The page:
Both albums sold well but received mixed, although in general positive, reviews. These records gave origin to a movie which could be seen above the stage during their successful long world tour which followed between 1979 and 1980. At the time it was the most expensive world tour by a single band and it is strongly believed to have played a major influence to Pink Frojt’s The Mall Tour (1982-83) which also included a movie on stage. It was the height of Zone Rock megalomania and excesses. But not all members well satisfied, such style changes didn't please Watsoun who didn't give his usual strong contributions which were much of the hallmark of the band's sound.
Returning from touring once again the band adapted a literary work to record another concept album, based this time on Jonathan Swift's Gulliver's Travels. Treivels intae Several Remote Naitions o the Warld (In Fower Pairts), released late 1980, featured social and political criticism under epic and, sometimes, false pastoral soundscapes. The album was well accepted by both the public and the critics. A tour followed to support the album ending mid-1981. By the end of the tour Watsoun (who gave little contribution to the new album) announced he would leave the band, to dedicate himself full-time to his solo career and family life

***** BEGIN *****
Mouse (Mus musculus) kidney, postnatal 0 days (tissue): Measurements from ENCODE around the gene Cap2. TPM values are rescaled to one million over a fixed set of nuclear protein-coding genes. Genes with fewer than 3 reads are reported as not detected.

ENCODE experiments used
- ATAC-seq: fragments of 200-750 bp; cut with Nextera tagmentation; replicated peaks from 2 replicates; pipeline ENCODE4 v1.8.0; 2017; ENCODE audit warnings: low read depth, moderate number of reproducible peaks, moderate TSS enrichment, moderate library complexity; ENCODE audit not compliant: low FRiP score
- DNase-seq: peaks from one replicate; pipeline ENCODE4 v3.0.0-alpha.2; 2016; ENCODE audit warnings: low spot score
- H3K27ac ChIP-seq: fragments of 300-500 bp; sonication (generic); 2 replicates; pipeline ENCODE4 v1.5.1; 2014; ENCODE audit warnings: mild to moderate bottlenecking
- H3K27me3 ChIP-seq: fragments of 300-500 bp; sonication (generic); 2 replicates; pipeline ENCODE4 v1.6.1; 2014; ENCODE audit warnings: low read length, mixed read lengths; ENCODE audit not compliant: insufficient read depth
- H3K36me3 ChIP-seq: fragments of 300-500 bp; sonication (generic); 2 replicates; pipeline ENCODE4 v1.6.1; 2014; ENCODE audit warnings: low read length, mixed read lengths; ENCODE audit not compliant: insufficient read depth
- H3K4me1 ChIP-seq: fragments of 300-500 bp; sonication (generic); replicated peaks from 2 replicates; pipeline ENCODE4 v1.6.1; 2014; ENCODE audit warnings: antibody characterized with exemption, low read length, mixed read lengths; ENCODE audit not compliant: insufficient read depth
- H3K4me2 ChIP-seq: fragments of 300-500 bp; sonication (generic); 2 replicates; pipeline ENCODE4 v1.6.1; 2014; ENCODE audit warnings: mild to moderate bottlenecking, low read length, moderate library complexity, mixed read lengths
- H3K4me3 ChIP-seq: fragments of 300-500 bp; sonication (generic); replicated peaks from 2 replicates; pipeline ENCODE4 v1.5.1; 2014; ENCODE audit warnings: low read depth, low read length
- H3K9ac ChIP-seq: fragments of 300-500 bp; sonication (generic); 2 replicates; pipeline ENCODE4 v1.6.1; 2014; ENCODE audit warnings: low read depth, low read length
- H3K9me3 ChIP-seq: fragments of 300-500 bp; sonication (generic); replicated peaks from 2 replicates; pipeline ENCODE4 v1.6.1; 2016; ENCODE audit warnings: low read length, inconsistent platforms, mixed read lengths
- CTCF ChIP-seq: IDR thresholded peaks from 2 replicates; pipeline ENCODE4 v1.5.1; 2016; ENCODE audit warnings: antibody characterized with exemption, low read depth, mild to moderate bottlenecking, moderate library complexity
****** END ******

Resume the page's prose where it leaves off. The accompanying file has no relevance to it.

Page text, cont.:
The band adapted then Adolf Hitler’s The Dream of Iron. Angir o Airn (Anger of Iron), released late-1981, was by far the most political of Exodus’ records and also the most aggressive in terms of musical style, a fact which created controversy among many of the band's fans. Many believe the record was a metaphor about the contemporary Russian invasion of the Moghul National Realm. Critics accepted the style change reasonably well, although adverting the band was losing its own musical identity after Watsoun left, becoming more similar to the competition, as this was the first Exodus' album not to have flute presence and violin parts were significantly reduced. To promote the new album another world tour soon followed during 1982.